October 13, 2014
By Naomi Lopez Bauman

This article was written by Naomi Lopez Bauman and featured in the Chicago Tribune on October 10, 2014. 

Tribune reporter Michelle Manchir’s article “Quinn now in front on Obamacare; With numbers in, governor touts health care success” (News, Oct. 1) fails to evaluate two important aspects of the Affordable Care Act. The first is Gov. Pat Quinn’s assertion that Illinois exceeded its enrollment goals, and the second is whether the ACA has significantly reduced the state’s uninsured population.

It turns out that the law’s single-biggest impact has likely been to shuffle around those who previously had insurance, rather than dramatically reduce the ranks of the uninsured.

While Quinn touted Illinois’ health-insurance exchange enrollment of 217,000, what he didn’t mention was the state originally expected to enroll 468,000 in 2014. And while the state did enroll more than 400,000 in Medicaid — exceeding the original goal of about 250,000 — two Illinoisans were thrown into an already strained and mismanaged Medicaid program for every person who signed up for private coverage.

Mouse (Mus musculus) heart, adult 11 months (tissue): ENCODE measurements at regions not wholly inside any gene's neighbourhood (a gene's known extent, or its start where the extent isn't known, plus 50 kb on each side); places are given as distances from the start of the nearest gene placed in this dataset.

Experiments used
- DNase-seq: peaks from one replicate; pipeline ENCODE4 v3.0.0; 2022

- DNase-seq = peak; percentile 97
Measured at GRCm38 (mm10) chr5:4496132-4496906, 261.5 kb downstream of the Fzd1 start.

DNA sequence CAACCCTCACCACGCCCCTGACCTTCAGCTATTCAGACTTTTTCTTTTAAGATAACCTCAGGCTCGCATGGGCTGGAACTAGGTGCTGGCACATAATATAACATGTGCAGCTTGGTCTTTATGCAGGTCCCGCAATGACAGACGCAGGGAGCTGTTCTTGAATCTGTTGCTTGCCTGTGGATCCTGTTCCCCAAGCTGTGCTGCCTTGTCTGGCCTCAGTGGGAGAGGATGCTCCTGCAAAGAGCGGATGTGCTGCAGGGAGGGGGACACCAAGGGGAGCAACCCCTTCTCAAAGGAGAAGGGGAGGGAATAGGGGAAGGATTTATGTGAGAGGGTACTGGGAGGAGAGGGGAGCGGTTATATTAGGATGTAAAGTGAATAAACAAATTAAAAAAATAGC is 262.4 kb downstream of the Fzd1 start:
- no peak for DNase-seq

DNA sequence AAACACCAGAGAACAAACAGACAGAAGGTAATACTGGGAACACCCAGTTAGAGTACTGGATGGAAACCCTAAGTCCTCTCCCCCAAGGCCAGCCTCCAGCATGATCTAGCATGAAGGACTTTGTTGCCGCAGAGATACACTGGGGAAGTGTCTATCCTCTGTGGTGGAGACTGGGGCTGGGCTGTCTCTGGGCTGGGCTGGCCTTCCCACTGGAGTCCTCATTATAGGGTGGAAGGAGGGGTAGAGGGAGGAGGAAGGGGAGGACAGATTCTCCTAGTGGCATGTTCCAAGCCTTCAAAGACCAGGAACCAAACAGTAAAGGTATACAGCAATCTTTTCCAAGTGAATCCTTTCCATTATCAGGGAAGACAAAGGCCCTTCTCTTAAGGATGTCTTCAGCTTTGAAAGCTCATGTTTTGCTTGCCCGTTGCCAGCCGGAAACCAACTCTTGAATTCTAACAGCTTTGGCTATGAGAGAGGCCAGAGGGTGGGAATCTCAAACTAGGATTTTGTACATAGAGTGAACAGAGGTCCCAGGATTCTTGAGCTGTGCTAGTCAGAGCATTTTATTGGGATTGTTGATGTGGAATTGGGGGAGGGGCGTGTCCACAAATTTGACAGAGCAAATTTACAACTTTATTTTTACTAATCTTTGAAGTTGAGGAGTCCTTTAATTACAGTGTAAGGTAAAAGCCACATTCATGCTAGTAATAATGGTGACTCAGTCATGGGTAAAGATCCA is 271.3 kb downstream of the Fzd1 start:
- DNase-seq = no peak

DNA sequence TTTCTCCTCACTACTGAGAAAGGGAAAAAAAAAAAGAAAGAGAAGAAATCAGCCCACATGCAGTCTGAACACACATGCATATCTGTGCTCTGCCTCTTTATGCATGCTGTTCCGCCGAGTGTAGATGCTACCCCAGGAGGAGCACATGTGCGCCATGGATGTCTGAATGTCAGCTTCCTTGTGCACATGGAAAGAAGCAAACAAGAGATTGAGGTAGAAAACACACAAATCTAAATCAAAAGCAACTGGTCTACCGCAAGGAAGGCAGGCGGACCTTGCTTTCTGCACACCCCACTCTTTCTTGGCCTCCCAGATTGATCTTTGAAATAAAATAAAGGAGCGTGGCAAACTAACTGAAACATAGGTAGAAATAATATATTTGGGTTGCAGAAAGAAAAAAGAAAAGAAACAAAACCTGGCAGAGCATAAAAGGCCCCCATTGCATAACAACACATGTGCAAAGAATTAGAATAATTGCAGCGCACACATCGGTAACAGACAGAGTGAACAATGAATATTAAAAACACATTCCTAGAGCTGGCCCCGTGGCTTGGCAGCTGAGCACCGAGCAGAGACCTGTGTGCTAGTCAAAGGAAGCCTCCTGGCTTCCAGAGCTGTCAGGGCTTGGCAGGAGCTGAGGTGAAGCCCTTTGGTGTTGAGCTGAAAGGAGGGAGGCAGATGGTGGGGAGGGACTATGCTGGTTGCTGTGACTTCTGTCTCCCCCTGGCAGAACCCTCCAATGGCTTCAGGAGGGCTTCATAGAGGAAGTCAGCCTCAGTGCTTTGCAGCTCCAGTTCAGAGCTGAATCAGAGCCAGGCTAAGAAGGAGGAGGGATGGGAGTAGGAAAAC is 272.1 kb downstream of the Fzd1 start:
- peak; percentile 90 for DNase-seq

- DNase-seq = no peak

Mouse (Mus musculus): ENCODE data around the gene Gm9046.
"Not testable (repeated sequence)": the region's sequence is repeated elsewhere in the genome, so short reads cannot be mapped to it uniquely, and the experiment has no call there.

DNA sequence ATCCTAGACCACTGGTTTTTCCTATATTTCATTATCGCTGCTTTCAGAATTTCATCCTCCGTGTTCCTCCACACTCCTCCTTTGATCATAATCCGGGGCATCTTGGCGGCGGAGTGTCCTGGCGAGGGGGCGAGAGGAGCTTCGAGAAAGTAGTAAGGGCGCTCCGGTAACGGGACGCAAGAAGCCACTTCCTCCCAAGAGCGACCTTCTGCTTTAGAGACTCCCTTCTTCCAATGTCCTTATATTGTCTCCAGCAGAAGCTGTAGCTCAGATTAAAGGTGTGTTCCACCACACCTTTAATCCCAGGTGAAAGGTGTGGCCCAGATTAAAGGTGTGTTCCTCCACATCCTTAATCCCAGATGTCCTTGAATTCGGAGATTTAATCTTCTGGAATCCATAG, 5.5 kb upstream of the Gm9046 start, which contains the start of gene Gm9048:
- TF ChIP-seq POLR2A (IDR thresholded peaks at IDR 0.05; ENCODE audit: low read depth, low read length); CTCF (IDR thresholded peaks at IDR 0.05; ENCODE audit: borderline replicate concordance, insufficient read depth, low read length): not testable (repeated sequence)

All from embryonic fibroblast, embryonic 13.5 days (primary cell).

The ACA Medicaid expansion embraced an approach that increases the program’s enrollment numbers without thoughtful and equal regard for ensuring timely access to care. A Medicaid card is not the same thing as accessible health care. And expanding the Medicaid program ranks without addressing that simple fact is harmful to patients.

Rather than claiming victory for “sign-ups,” it is time to focus on health care solutions that can deliver on the promises of ObamaCare: health care access and affordability.

Image source.